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Tonight’s Concert Picks: Middle Kids at Johnny Brenda’s, Queue at World Cafe Live, John Popper at the Sellersville Theater

Middle Kids | photo via middlekids.bandcamp.com

Sydney, Australia’s Middle Kids are in the midst of a lengthy tour over here in the States, and tonight they bring their eclectic folk-tinged indie rock to Johnny Brenda’s. The band first made a splash last year with the release of their first two singles, and now they have a self-titled debut EP. If you still need to be convinced of how good the band is, just know that Elton John is a fanBel Heir opens tonight’s show; find tickets and more information on the XPN Concert Calendar. Below, watch Middle Kids’ World Cafe session from last year’s Sense Of Place: Sydney. Continue reading →

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Tonight’s Concert Picks: Queue at Steel City Coffee, Hezekiah Jones at The Ardmore Music Hall, and Dead Milkmen at Clark Park

Queue | photo by Rebecca Aronow | via artist’s Facebook page

We were introduced to these then-Philly scene newcomers last year. Since then, five-piece outfit Queue has been making the moves. Recently, they debuted a live wire single, “Frontier.” It’s an an electric, gauzy track that doesn’t let up in energy. Listen below, and then check out the band live at Steel City Coffee tonight; info on tickets can be found at the XPN Concert Calendar. Continue reading →

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Meet Queue: a new five-piece spinning effortless dream pop melodies

Queue | Photo by Tina Letter
Queue | Photo by Tina Letter

“Falling Into Skies,” the debut single from Philly scene newcomers Queue, is like waking up. First, your pupils contract, adjusting to the light. Then your surroundings slowly come into focus, but you’re still groggy.

Queue perfectly captures this feeling of early-morning haze. Singer Olivia Price’s voice is thick and smooth, lethargically holding on to syllables at the ends of phrases. Even the drums have a muted quality to them.

The five-piece is split between D.C. and Philly, but you wouldn’t know it from how cohesive “Falling Into Skies” sounds. Although three-fifths of Queue currently works in corporate, nine-to-five jobs, the goal is to one day all live in the same city and focus on the band. It’s still early, but after listening to “Falling Into Skies,” that proposition doesn’t sound all too unreasonable. In the month since its release, the track has received over 5,000 listens on Soundcloud and has been picked up by radio stations in both the U.K. and France. Continue reading →

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The Key Studio Sessions: Sea Offs

Need a solid argument for turning up early to a long day of music? Two words: Sea Offs.

The dream-pop four-piece is one of the opening acts on the Saturday lineup of next weekend’s Philly Music Fest at World Cafe Live — they play 3:10 p.m. on the upstairs stage — and their lucid, moving arrangements of intertwining electric guitars and emphatic drums are an invigorating entry point into the event’s eclectic bill of regional artists.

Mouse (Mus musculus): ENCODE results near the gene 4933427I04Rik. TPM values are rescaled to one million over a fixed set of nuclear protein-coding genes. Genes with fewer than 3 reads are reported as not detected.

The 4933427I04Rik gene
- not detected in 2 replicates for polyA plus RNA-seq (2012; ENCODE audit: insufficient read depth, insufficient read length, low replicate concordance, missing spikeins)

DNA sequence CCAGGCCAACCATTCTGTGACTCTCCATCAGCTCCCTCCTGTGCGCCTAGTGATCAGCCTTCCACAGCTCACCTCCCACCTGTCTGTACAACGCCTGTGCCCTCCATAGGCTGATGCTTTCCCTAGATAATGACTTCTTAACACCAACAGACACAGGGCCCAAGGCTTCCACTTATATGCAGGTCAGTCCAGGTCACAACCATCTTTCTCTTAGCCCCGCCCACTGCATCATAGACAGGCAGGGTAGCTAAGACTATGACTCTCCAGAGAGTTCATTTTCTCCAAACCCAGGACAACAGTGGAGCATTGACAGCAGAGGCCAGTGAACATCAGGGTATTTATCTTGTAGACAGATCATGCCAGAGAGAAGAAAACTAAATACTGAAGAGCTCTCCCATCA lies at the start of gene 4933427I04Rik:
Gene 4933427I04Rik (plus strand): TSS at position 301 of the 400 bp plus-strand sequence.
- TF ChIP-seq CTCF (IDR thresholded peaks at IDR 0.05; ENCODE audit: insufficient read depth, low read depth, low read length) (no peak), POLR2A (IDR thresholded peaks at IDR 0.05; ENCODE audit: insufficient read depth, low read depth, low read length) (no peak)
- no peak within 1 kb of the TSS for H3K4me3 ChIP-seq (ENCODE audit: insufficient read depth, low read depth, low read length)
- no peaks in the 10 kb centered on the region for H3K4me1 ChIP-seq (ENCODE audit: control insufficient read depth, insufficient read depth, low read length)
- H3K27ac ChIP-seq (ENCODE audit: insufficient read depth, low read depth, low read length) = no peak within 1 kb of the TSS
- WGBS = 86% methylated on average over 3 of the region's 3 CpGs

Sea Offs hail from Central Pennsylvania, in the most literal sense — songwriters and guitarists Olivia Price and Rashmit Arora met at State College, in the dead center of the state, and began writing and recording music in 2015 around the PSU / Happy Valley region. It’s a good place for creative companionship as well as creative isolation — the people who are indifferent about Nittany Lions football tend to stick together, but are nevertheless mutually distant from bigger creative hubs like Buffalo, NYC or Philly. Sea Offs’ debut single, “Colliding,” was a drifting and folky piece in the Nick Drake / Innocence Mission zone, a sound that bloomed into last year’s Sea the Blind EP, where ambient atmospheres were gradually worked into their palette.

And then, there was this year’s rhetorically-titled What’s The Point?, an immersive record and one of my favorites to catch my ear during the year-long Items Tagged Philadelphia project. Continue reading →

Support for The Key Studio Sessions, from Dogfish Head
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Just Announced: The Spinto Band to headline the Ninth Annual 2nd Street Festival

The Spinto Band | Photo by Rachel Barrish | rachelbarrish.com

On Sunday, August 6th, Wilmington indie pop outfit The Spinto Band will perform as the headlining act at the 9th annual 2nd Street Festival. The festival takes place between Germantown and Green Streets on 2nd. The all-day event is free and open to families and attendees of all ages, and will feature over 250 vendors that celebrate the community and culture of Northern Liberties.